These days, consumers are paying for stuff by waving, sliding or tapping their smart phones.
That's because more and more apps are offering different ways to pay.
They're called digital wallets.
Maryssa Menkin is paying for her salad using Square Wallet's free application.
The digital wallet app links to her credit card, which she finds very convenient.
"I hate carrying a lot of things and, you know, I find that I do always have my phone on me, so it's just very simple," she said.
Starbucks is one of the hundreds of thousands of businesses nationwide that have signed up for Square Wallet.
Square is compatible with a number of iPhone and android models.
Consumer Reports money adviser Amanda Walker said it's pretty easy to use.
But other digital wallets are not as widely accessible.
Some digital wallet apps will only link with a few select credit cards.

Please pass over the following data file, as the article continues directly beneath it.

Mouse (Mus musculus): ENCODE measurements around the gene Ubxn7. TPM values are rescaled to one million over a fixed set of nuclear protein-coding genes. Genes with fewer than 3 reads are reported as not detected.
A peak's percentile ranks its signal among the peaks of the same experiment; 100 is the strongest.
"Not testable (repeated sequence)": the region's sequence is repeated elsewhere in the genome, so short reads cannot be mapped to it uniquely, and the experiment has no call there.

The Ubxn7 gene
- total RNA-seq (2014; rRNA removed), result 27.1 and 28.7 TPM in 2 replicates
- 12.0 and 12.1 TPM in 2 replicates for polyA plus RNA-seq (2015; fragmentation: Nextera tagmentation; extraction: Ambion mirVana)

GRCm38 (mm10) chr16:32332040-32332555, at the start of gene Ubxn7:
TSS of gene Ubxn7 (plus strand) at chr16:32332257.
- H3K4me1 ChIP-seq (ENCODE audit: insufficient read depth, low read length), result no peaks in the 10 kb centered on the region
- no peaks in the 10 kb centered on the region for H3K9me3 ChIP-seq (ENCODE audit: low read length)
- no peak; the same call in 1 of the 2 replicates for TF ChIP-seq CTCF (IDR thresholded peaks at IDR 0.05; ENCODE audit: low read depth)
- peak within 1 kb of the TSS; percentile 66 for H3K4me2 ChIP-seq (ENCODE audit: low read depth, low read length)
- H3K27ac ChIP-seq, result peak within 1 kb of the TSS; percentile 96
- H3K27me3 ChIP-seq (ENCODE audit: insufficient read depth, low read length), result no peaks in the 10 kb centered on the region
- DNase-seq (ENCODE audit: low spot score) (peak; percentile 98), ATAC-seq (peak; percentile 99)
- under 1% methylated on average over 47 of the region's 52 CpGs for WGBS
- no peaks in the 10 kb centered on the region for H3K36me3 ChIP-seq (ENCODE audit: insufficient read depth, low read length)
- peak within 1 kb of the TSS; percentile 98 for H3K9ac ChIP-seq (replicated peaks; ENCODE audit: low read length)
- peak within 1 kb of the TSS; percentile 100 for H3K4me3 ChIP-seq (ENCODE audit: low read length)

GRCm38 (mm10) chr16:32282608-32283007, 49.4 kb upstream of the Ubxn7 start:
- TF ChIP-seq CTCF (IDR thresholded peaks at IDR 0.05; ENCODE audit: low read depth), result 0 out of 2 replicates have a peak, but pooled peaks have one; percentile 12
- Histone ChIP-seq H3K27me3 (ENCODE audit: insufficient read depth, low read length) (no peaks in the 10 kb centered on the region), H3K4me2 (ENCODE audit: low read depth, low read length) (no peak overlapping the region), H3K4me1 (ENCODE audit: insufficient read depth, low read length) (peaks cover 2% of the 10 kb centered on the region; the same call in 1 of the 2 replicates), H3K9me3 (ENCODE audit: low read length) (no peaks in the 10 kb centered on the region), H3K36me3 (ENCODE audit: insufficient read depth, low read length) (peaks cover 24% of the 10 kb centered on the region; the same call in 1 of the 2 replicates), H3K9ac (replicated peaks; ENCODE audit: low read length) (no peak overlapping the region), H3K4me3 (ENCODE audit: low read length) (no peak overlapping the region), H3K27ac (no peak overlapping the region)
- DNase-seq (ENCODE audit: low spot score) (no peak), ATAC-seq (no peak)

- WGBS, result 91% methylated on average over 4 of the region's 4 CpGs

So you may need to link to a prepaid card, which can incur additional fees.
That may also mean you don't have the best protections if you lose your phone or someone breaks into your account.
"Prepaid cards, whether in your hand or on your phone, have no guaranteed protections against unauthorized transactions, so you could lose whatever balance is on the card," she said.
But if, like Maryssa, you like leaving your bulky wallet at home, Consumer Reports said use an app like Square that links to a credit card for the best consumer protections.
Be sure to report a lost phone or suspicious activity to the credit card company right away and, of course, also inform your cellular carrier, so it can disable the phone.